He told us about a newer way to fight cancer called SIR Spheres or more succinctly, Y90. Y90 or Yttrium 90 is a short half life radioactive isotope that is finely powdered and applied to tiny spheres or beads which are then injected through a catheter into the correct blood vessels that feed the cancer tumors. They are attracted to cancer cells first and in most cases, depending on the size of the tumors, are able to shrink cancer tumors within a few months or as fast as a few weeks.

The SER Spheres fight cancer using a two prong approach. The appropriate size of the spheres can be used to help to block the specific blood vessels that feed the cancer tumors, while the Yttrium isotope can help to deliver beta radiation over the substantially small distance to the cancer cells which kills them.

The side effects from this type of treatment are relatively short duration and very mild by comparison with chemo drugs. After dealing with the terrible effects of chemotherapy drugs for three months, Jim was eager to get started that very minute.

They did a dry run of sorts to map Jim’s arteries that lead to his liver and more specifically to his cancer tumors. Here in the US they flood the liver doing only one side at a time. So the whole process is in three steps. For those undergoing Y90 SER Spheres in Europe, they flood the entire liver at one fell swoop. I think Jim will tolerate the more cautious approach better since Parkinson’s Disease symptoms pop up every time his liver is stressed. And this will surely stress his liver. Extra big doses of milk thistle have helped keep the Parkinson’s under control along with the Eniva Vibe and ResVante.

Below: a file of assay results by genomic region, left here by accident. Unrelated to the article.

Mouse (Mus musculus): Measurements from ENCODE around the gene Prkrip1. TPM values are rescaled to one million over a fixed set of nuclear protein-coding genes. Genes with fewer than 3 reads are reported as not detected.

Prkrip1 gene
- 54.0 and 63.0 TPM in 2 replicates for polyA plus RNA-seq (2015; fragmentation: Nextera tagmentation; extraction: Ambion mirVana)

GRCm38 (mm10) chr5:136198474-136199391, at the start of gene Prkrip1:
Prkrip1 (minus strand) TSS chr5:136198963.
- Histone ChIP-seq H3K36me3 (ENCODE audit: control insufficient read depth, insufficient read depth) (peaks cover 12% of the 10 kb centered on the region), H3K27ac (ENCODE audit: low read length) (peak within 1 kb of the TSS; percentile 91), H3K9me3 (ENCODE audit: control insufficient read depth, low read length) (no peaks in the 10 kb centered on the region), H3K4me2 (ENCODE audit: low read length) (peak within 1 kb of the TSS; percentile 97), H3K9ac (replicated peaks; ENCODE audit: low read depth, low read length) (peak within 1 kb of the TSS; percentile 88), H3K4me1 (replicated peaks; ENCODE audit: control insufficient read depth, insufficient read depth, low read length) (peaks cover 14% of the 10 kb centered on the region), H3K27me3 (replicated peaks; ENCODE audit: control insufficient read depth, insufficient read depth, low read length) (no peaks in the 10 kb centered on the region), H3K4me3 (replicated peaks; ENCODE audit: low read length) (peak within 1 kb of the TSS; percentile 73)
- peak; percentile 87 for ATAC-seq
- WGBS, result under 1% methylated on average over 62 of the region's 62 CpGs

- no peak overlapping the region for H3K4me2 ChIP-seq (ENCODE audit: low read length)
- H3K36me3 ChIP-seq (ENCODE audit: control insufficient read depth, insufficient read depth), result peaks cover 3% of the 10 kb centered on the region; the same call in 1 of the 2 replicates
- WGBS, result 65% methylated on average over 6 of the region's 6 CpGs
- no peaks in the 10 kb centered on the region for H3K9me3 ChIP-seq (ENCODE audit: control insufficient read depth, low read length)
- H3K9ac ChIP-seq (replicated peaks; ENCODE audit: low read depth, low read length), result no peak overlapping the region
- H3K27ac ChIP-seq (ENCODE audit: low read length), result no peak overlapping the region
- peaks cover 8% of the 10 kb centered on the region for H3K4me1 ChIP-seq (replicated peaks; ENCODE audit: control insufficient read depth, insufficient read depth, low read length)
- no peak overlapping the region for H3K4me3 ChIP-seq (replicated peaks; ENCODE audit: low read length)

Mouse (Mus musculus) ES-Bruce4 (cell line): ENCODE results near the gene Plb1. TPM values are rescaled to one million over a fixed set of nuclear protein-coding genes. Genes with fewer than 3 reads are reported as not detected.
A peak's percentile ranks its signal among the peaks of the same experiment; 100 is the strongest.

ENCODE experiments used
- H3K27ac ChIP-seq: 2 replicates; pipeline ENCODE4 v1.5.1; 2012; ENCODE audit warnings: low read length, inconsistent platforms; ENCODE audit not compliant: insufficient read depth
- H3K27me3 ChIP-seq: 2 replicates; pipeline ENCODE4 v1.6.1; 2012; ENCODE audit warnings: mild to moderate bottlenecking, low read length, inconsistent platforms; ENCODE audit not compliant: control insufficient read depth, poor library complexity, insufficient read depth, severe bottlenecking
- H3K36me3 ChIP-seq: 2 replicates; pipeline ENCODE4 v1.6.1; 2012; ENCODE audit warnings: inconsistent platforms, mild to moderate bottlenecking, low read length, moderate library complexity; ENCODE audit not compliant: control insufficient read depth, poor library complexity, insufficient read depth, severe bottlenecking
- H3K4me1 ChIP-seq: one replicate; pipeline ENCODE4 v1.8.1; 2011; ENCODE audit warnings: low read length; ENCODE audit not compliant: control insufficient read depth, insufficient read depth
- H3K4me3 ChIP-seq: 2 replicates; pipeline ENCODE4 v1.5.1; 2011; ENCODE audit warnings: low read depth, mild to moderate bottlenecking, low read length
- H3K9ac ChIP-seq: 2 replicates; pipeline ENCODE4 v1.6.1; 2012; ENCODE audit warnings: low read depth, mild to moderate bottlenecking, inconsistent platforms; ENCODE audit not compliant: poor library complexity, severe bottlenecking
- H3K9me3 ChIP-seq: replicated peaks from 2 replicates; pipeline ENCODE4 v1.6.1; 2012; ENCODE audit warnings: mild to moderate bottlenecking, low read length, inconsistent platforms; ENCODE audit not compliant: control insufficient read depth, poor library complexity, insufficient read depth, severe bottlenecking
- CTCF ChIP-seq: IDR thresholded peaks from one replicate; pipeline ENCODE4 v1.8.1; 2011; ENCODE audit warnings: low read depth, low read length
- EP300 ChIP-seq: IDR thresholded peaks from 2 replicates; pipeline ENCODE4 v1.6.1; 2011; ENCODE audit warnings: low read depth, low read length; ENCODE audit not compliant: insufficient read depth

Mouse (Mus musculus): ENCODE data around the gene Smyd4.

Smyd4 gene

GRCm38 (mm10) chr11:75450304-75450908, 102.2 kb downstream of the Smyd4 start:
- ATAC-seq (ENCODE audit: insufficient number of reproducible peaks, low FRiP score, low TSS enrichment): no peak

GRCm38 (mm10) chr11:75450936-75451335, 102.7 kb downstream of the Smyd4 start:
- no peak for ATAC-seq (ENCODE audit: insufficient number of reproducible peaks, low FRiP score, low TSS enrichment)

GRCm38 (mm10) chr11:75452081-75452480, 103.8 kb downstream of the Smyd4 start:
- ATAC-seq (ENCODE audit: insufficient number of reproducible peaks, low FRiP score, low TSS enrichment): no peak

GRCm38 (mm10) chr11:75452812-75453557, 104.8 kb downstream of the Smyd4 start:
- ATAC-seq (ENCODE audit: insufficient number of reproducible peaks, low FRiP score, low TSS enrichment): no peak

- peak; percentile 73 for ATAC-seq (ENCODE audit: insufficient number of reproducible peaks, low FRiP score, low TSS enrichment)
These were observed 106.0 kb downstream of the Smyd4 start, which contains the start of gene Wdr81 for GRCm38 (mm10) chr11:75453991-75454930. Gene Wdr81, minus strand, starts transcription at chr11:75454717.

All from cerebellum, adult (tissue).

He undergoes the second infusion of Y90 SER Spheres in two weeks. He is hoping that it will make these tumors go away completely. I am not sure that will happen, but if it does, I will be very grateful to God.

The one part of this in which I am very disappointed is that Jim will not glow in the dark. I had been looking forward to lowering our electric bill in the evenings, and maybe even renting Jim out as a street light. We could have used the money since gasoline to go to and from Kansas  City so much is sucking a giant hole in our monthly budget.

In the meantime, I am attempting to keep on spinning, knitting and weaving every chance I get. It helps me to deal with the anxiety and depression I keep fighting. This has all been very stressful, esp since I am the one who so much hinges on to take care of everything. Spinning, weaving and knitting has been my big outlet and its always cool to occasionally hang with friends who share my interests like our Craft & Chat Monday night group, Jenny Hodgens and others at her shop Red Barn Yarn Farm, and Peri Zahn over at Word of Life Church.